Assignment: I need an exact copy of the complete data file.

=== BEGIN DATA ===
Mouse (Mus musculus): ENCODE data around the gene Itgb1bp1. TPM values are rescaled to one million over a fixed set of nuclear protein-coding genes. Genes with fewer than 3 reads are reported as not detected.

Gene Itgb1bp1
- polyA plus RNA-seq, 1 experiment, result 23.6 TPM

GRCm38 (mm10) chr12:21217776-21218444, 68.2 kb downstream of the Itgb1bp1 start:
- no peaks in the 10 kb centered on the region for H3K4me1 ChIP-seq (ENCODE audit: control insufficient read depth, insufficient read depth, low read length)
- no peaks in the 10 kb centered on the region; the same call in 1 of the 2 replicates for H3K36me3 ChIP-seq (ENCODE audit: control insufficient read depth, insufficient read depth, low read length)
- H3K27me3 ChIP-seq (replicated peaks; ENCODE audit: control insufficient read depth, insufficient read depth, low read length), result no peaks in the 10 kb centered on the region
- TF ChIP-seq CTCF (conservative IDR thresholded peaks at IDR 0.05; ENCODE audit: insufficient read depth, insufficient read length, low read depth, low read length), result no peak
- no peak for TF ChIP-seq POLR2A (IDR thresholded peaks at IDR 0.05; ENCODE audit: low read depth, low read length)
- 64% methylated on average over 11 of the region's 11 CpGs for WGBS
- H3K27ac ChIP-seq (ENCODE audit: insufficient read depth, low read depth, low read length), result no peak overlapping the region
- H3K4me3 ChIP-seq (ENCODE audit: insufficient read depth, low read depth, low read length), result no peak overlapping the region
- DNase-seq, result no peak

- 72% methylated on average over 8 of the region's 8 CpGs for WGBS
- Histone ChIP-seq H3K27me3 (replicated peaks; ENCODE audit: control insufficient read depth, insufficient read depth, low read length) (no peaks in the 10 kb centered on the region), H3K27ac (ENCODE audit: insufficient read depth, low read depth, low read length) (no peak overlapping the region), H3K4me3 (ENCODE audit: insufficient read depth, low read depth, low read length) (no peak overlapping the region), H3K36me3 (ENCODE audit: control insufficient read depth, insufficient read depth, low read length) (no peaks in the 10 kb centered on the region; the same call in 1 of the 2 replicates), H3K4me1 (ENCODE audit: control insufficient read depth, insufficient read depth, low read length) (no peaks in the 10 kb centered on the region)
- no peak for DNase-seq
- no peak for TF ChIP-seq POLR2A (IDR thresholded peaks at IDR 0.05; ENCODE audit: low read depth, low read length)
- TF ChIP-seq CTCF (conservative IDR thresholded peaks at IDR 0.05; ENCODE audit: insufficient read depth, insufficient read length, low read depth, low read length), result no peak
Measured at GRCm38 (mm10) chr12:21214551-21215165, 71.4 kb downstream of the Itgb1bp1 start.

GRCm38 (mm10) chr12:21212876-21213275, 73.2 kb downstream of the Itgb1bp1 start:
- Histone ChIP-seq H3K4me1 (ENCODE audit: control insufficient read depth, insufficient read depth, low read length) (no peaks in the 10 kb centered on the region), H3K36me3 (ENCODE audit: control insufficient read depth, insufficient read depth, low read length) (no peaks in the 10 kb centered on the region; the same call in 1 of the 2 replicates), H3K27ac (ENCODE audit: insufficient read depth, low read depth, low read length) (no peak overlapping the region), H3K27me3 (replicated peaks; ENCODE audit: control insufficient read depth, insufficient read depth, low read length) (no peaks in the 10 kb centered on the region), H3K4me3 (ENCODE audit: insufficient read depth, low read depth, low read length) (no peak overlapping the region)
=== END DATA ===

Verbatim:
Mouse (Mus musculus): ENCODE data around the gene Itgb1bp1. TPM values are rescaled to one million over a fixed set of nuclear protein-coding genes. Genes with fewer than 3 reads are reported as not detected.

Gene Itgb1bp1
- polyA plus RNA-seq, 1 experiment, result 23.6 TPM

GRCm38 (mm10) chr12:21217776-21218444, 68.2 kb downstream of the Itgb1bp1 start:
- no peaks in the 10 kb centered on the region for H3K4me1 ChIP-seq (ENCODE audit: control insufficient read depth, insufficient read depth, low read length)
- no peaks in the 10 kb centered on the region; the same call in 1 of the 2 replicates for H3K36me3 ChIP-seq (ENCODE audit: control insufficient read depth, insufficient read depth, low read length)
- H3K27me3 ChIP-seq (replicated peaks; ENCODE audit: control insufficient read depth, insufficient read depth, low read length), result no peaks in the 10 kb centered on the region
- TF ChIP-seq CTCF (conservative IDR thresholded peaks at IDR 0.05; ENCODE audit: insufficient read depth, insufficient read length, low read depth, low read length), result no peak
- no peak for TF ChIP-seq POLR2A (IDR thresholded peaks at IDR 0.05; ENCODE audit: low read depth, low read length)
- 64% methylated on average over 11 of the region's 11 CpGs for WGBS
- H3K27ac ChIP-seq (ENCODE audit: insufficient read depth, low read depth, low read length), result no peak overlapping the region
- H3K4me3 ChIP-seq (ENCODE audit: insufficient read depth, low read depth, low read length), result no peak overlapping the region
- DNase-seq, result no peak

- 72% methylated on average over 8 of the region's 8 CpGs for WGBS
- Histone ChIP-seq H3K27me3 (replicated peaks; ENCODE audit: control insufficient read depth, insufficient read depth, low read length) (no peaks in the 10 kb centered on the region), H3K27ac (ENCODE audit: insufficient read depth, low read depth, low read length) (no peak overlapping the region), H3K4me3 (ENCODE audit: insufficient read depth, low read depth, low read length) (no peak overlapping the region), H3K36me3 (ENCODE audit: control insufficient read depth, insufficient read depth, low read length) (no peaks in the 10 kb centered on the region; the same call in 1 of the 2 replicates), H3K4me1 (ENCODE audit: control insufficient read depth, insufficient read depth, low read length) (no peaks in the 10 kb centered on the region)
- no peak for DNase-seq
- no peak for TF ChIP-seq POLR2A (IDR thresholded peaks at IDR 0.05; ENCODE audit: low read depth, low read length)
- TF ChIP-seq CTCF (conservative IDR thresholded peaks at IDR 0.05; ENCODE audit: insufficient read depth, insufficient read length, low read depth, low read length), result no peak
Measured at GRCm38 (mm10) chr12:21214551-21215165, 71.4 kb downstream of the Itgb1bp1 start.

GRCm38 (mm10) chr12:21212876-21213275, 73.2 kb downstream of the Itgb1bp1 start:
- Histone ChIP-seq H3K4me1 (ENCODE audit: control insufficient read depth, insufficient read depth, low read length) (no peaks in the 10 kb centered on the region), H3K36me3 (ENCODE audit: control insufficient read depth, insufficient read depth, low read length) (no peaks in the 10 kb centered on the region; the same call in 1 of the 2 replicates), H3K27ac (ENCODE audit: insufficient read depth, low read depth, low read length) (no peak overlapping the region), H3K27me3 (replicated peaks; ENCODE audit: control insufficient read depth, insufficient read depth, low read length) (no peaks in the 10 kb centered on the region), H3K4me3 (ENCODE audit: insufficient read depth, low read depth, low read length) (no peak overlapping the region)